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J.D. v. Riley

United States District Court, Eastern District of Kentucky, Central Division, Lexington

March 17, 2015

J.D. and M.D., minor children, by and through their parent and next friend, KIM DE GIOVANNI, Plaintiffs,



This matter is before the Court on Plaintiffs’ motion to remand. (DE 3). The plaintiffs, Kentucky residents, brought this action in Mercer Circuit Court alleging that Shelter Mutual Insurance Company (“Shelter”), a Missouri corporation, and claims adjustor Dennis Riley, a Kentucky resident, unlawfully settled claims with J.D. and M.D., minor children. The defendants assert that the plaintiffs fraudulently joined Riley simply to defeat diversity jurisdiction.

The Court will grant the plaintiffs’ motion for the following reasons.


On November 13, 2009, seventeen-year-old Lyssa De Giovanni was driving the family pickup truck on Jackson Pike. Jackson Pike is a winding, unmarked roadway. (4-2 Riley Notes, at 3.) The roadway is wide enough for two trucks to pass one another; however, both trucks must move to the edges of the road to pass. (4-2 Riley Notes, at 1, 3.) Sixteen- year-old Andrew Rechis sat in the front seat, and Lyssa’s brothers, J.D. and M.D., sat in the back seat. (4-2 Riley Notes, at 1.) No one was wearing a seat belt. (4-2 Riley Notes, at 3.)

Lyssa was startled when their truck and another truck simultaneously crested a hill. (4-2 Riley Notes, at 3.) She moved to the right side of the road and avoided the oncoming vehicle, but the truck swerved, collided with a tree, and rolled over on the driver’s side. (3-5 Police Report, at 2.) All four occupants were ejected from the vehicle. (3-5 Police Report, at 2.) Andrew was flown to UK Hospital in an air ambulance, and J.D. and M.D. were driven to Haggin Hospital in an ambulance. (3-5 Police Report, at 2.)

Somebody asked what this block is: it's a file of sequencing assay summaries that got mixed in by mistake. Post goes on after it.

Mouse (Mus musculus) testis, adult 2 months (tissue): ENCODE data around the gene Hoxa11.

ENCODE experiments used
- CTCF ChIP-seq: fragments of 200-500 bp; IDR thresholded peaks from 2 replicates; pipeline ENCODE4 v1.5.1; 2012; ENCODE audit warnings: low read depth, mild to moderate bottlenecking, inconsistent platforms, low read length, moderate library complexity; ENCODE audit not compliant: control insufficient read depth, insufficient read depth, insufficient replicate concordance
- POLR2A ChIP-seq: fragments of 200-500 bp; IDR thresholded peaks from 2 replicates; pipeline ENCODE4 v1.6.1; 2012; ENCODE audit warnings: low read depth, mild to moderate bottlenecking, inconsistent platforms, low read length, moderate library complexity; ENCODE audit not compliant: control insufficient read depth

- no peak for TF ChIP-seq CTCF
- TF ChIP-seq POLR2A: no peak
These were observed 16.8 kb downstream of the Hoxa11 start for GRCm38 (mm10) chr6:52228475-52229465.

Shelter insured the family truck, and on November 16, 2009, Dennis Riley contacted the plaintiffs to discuss the accident and J.D.’s and M.D.’s injuries. (DE 4 Defs.’ Resp. in Opp’n, at 2–3.) Riley continued to monitor J.D.’s and M.D.’s medical claims and, as of March 2, 2010, noted that Personal Injury Protection (“PIP”) payments totaled $8, 126.67 and $5, 931.70 for J.D. and M.D. respectively. (DE 4-2 Riley Notes, at 8.) Riley also noted that the policy had Bodily Injury (“BI”) reserves of $50, 000 for Andrew, $25, 000 for J.D., and $25, 000 for M.D. (DE 4-2 Riley Notes, at 8.)

On April 2, 2010, Kim De Giovanni-J.D. and M.D.’s mother-asked Riley to proceed with the settlement of Andrew’s claim. (DE 4-2 Riley Notes, at 9.) Kim did not, however, discuss J.D.’s or M.D.’s BI claim. Shelter authorized a $50, 000 settlement of Andrew’s BI claim and Riley noted that the settlement “requir[ed] court approval [because Andrew was a] minor.” (DE 4-2 Riley Notes, at 10, 12.)

On May 5, 2010, Riley sent unsolicited offers to settle J.D.’s and M.D.’s BI claims. (DE 4-7 Cover Letters, at 1–2.) Riley offered to settle each BI claim for $5, 000.00 and included an “Indemnifying Release (Minors)” (“Release”) form with each child’s settlement offer. (See DE 4-7 Cover Letters, at 1–2; DE 4-8 Releases, at 1–2.) Riley and the plaintiffs discussed the proposed settlements throughout the following months, but Riley never told the plaintiffs that the settlements would require court approval despite continuously noting that Andrew’s settlement was a “minor claim which requires court approval.” (DE 4-2 Riley Notes, at 10–12.) Ultimately, the plaintiffs signed the Releases and settled J.D.’s and M.D.’s BI claims in August 2010. (DE 4-2 Riley Notes, at 11–12; DE 4-8 Releases, at 1–2.) Shelter, however, never sought court approval of these settlements.